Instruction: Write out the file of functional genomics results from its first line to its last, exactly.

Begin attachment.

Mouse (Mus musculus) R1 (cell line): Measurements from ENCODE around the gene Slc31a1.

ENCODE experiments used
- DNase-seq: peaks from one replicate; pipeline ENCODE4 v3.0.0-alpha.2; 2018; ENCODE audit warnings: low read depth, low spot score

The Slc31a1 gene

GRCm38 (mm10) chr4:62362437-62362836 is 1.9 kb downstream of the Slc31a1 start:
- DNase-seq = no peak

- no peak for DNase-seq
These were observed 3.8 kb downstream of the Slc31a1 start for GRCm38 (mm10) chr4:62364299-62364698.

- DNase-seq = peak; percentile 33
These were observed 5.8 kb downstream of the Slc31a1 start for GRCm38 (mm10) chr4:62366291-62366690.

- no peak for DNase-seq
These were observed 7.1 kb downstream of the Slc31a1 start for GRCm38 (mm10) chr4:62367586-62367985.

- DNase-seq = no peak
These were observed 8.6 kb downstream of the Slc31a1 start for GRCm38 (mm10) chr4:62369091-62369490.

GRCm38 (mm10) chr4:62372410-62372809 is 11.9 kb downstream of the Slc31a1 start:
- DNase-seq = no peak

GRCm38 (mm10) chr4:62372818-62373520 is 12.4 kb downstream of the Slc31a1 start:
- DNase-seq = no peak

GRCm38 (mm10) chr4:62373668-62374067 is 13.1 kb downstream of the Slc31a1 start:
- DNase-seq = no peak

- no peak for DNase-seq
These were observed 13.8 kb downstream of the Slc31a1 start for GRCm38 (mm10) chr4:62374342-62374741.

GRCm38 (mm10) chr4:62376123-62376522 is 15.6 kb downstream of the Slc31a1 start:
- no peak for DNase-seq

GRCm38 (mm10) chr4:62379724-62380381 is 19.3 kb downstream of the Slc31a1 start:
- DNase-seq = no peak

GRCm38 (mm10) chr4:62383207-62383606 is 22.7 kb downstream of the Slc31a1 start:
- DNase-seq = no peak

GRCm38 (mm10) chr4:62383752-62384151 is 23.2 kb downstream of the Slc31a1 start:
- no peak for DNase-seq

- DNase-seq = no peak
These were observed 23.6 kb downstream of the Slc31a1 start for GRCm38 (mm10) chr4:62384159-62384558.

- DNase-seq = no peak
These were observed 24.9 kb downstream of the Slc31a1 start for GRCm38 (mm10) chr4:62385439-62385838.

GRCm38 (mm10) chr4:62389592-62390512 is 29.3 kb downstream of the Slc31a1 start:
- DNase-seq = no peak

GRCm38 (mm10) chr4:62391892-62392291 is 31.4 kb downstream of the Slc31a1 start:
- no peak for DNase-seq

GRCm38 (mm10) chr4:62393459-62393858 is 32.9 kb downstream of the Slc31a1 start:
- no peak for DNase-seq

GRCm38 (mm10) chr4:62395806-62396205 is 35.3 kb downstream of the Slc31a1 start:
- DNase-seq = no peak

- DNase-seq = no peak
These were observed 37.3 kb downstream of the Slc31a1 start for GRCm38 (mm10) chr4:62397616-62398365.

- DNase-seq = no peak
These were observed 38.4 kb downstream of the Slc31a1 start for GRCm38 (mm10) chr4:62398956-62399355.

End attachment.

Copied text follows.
Mouse (Mus musculus) R1 (cell line): Measurements from ENCODE around the gene Slc31a1.

ENCODE experiments used
- DNase-seq: peaks from one replicate; pipeline ENCODE4 v3.0.0-alpha.2; 2018; ENCODE audit warnings: low read depth, low spot score

The Slc31a1 gene

GRCm38 (mm10) chr4:62362437-62362836 is 1.9 kb downstream of the Slc31a1 start:
- DNase-seq = no peak

- no peak for DNase-seq
These were observed 3.8 kb downstream of the Slc31a1 start for GRCm38 (mm10) chr4:62364299-62364698.

- DNase-seq = peak; percentile 33
These were observed 5.8 kb downstream of the Slc31a1 start for GRCm38 (mm10) chr4:62366291-62366690.

- no peak for DNase-seq
These were observed 7.1 kb downstream of the Slc31a1 start for GRCm38 (mm10) chr4:62367586-62367985.

- DNase-seq = no peak
These were observed 8.6 kb downstream of the Slc31a1 start for GRCm38 (mm10) chr4:62369091-62369490.

GRCm38 (mm10) chr4:62372410-62372809 is 11.9 kb downstream of the Slc31a1 start:
- DNase-seq = no peak

GRCm38 (mm10) chr4:62372818-62373520 is 12.4 kb downstream of the Slc31a1 start:
- DNase-seq = no peak

GRCm38 (mm10) chr4:62373668-62374067 is 13.1 kb downstream of the Slc31a1 start:
- DNase-seq = no peak

- no peak for DNase-seq
These were observed 13.8 kb downstream of the Slc31a1 start for GRCm38 (mm10) chr4:62374342-62374741.

GRCm38 (mm10) chr4:62376123-62376522 is 15.6 kb downstream of the Slc31a1 start:
- no peak for DNase-seq

GRCm38 (mm10) chr4:62379724-62380381 is 19.3 kb downstream of the Slc31a1 start:
- DNase-seq = no peak

GRCm38 (mm10) chr4:62383207-62383606 is 22.7 kb downstream of the Slc31a1 start:
- DNase-seq = no peak

GRCm38 (mm10) chr4:62383752-62384151 is 23.2 kb downstream of the Slc31a1 start:
- no peak for DNase-seq

- DNase-seq = no peak
These were observed 23.6 kb downstream of the Slc31a1 start for GRCm38 (mm10) chr4:62384159-62384558.

- DNase-seq = no peak
These were observed 24.9 kb downstream of the Slc31a1 start for GRCm38 (mm10) chr4:62385439-62385838.

GRCm38 (mm10) chr4:62389592-62390512 is 29.3 kb downstream of the Slc31a1 start:
- DNase-seq = no peak

GRCm38 (mm10) chr4:62391892-62392291 is 31.4 kb downstream of the Slc31a1 start:
- no peak for DNase-seq

GRCm38 (mm10) chr4:62393459-62393858 is 32.9 kb downstream of the Slc31a1 start:
- no peak for DNase-seq

GRCm38 (mm10) chr4:62395806-62396205 is 35.3 kb downstream of the Slc31a1 start:
- DNase-seq = no peak

- DNase-seq = no peak
These were observed 37.3 kb downstream of the Slc31a1 start for GRCm38 (mm10) chr4:62397616-62398365.

- DNase-seq = no peak
These were observed 38.4 kb downstream of the Slc31a1 start for GRCm38 (mm10) chr4:62398956-62399355.